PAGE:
A method is applied to search terms for determining synonyms or other replacement terms used in an information retrieval system. User queries are first sorted by user identity and session. Then, for each user query, a plurality of pseudo-queries is determined. Finally, each pseudo-query is derived from a user query by replacing a phrase of the user query with a token.
For each phrase, at least one candidate synonym is determined. The candidate synonym is a term used within a user query in place of the phrase and the context of a pseudo-query. The strength or quality of candidate synonyms is evaluated. Validated search synonyms may be either suggested to the user or automatically added to user search strings.
How the Google Search Synonyms Process Works
Someone enters a query at the search engine, and a set of pages relevant to the query is retrieved and ranked based upon their perceived relevance and importance.
The search engine then looks at the query terms and might attempt to identify possible search synonyms for words or phrases within that query from a list that might have been created from analyzing the search engine’s query logs.
All queries received over a certain period might be reviewed to create that list, and potential or candidate search synonyms may then be identified.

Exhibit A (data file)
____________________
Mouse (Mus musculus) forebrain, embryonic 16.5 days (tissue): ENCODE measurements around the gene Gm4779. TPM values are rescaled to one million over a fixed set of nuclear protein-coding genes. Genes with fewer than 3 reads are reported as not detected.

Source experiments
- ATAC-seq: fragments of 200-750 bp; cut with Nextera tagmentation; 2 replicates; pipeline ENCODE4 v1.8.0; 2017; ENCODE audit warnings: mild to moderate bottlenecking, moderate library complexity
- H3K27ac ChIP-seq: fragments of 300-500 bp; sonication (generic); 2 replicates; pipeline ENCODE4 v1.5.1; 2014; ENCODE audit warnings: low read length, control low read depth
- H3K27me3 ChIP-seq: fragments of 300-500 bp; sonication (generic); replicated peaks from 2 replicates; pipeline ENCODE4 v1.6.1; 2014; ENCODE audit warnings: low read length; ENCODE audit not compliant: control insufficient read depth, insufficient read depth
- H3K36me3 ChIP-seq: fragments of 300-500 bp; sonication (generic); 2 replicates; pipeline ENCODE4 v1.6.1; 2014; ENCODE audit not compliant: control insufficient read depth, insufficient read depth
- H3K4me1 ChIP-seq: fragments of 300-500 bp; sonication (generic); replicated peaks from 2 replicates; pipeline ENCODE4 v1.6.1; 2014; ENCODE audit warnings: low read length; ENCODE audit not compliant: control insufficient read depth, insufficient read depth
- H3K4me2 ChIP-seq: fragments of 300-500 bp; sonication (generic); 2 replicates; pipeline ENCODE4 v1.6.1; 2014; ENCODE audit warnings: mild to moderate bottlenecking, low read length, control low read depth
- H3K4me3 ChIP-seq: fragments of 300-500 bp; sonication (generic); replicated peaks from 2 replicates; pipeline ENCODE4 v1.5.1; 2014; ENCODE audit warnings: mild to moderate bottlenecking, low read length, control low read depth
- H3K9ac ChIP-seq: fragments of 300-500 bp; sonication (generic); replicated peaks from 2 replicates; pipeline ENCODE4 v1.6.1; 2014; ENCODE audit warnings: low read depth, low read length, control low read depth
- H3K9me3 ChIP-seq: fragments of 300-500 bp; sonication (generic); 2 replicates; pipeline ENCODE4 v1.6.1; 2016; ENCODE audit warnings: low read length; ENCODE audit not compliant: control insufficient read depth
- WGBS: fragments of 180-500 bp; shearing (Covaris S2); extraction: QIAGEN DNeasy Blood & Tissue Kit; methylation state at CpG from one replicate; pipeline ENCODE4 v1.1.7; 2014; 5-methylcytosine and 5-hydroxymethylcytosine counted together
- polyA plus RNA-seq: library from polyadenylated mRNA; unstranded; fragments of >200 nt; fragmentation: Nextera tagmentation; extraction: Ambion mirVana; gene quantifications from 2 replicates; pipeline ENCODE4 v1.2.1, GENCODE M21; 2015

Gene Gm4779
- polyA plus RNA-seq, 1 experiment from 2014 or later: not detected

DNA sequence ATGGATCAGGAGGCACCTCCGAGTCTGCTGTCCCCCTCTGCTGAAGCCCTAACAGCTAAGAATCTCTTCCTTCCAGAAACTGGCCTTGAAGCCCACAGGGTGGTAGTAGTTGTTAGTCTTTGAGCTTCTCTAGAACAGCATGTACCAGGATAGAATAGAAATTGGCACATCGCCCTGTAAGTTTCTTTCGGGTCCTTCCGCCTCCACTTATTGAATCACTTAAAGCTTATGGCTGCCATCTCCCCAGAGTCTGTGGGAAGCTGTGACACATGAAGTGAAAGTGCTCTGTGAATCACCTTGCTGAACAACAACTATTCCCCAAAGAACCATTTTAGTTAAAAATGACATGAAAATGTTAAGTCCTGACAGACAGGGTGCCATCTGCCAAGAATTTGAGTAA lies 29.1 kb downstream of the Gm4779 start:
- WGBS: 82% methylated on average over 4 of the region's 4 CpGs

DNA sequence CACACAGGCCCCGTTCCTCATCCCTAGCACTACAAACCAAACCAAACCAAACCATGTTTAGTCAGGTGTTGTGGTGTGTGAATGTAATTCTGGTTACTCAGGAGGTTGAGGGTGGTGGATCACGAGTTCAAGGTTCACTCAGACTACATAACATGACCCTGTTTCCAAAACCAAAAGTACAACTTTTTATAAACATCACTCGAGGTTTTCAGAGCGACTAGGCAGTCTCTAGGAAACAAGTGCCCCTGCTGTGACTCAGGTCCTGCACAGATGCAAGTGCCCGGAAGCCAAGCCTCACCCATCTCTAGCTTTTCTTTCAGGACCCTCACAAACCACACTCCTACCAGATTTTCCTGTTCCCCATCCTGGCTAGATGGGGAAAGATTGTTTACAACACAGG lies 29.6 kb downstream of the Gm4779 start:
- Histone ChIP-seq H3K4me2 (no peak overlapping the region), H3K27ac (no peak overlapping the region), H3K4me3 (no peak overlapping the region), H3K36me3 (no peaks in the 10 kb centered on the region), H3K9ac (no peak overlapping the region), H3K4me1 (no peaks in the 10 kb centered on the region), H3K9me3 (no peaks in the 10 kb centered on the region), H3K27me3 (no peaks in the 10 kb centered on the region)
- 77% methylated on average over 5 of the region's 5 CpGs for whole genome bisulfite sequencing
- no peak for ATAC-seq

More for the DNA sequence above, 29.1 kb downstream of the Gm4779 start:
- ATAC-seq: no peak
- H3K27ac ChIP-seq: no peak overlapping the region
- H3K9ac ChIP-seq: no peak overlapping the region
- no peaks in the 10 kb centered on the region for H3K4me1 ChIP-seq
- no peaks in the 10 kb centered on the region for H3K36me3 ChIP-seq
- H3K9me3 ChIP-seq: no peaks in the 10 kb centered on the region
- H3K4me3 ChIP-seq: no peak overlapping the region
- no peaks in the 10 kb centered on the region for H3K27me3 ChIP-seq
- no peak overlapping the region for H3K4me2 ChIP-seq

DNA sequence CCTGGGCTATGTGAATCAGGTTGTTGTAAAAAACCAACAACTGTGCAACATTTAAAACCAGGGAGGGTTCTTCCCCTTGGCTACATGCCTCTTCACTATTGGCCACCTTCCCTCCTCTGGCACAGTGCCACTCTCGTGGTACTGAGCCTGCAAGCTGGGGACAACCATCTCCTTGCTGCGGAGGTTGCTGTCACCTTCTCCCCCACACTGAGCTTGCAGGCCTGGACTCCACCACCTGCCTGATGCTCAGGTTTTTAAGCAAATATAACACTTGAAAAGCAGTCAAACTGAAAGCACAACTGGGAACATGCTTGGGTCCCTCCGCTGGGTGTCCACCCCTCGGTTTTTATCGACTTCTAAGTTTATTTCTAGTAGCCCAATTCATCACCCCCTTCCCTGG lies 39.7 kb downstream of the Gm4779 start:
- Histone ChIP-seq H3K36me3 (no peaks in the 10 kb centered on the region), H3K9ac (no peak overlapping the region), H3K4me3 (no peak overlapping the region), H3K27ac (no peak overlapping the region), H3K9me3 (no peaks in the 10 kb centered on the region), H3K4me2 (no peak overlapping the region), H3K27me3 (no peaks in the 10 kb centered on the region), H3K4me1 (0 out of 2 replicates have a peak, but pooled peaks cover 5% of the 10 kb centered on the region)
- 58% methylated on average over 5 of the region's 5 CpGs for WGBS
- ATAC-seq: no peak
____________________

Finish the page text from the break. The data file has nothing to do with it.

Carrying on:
For example, the original query might have been [free loops for flash movie], and there might be previous queries within the log, such as [free music for flash movie], that may be worth reviewing.
Or, query fragments with wildcard tokens within them might be used, such as [free * for flash movie].
Information from the query logs about the queries with the candidate search synonyms might then be analyzed.
For instance, how frequently has someone searching for [free loops for flash movie] within a short time then searched for [free music for flash movie] or [free loops for flash animation].
Other tests may also be performed, such as the probability that both queries might have a number of the top search results in common if someone searched for both. So, if in a search for [free loops for flash movie] and a search for [free loops for flash animation], there are a certain number of pages in the top 10 (or some other number) that are the same, then “movie” and “animation” are good synonyms within the context of that query.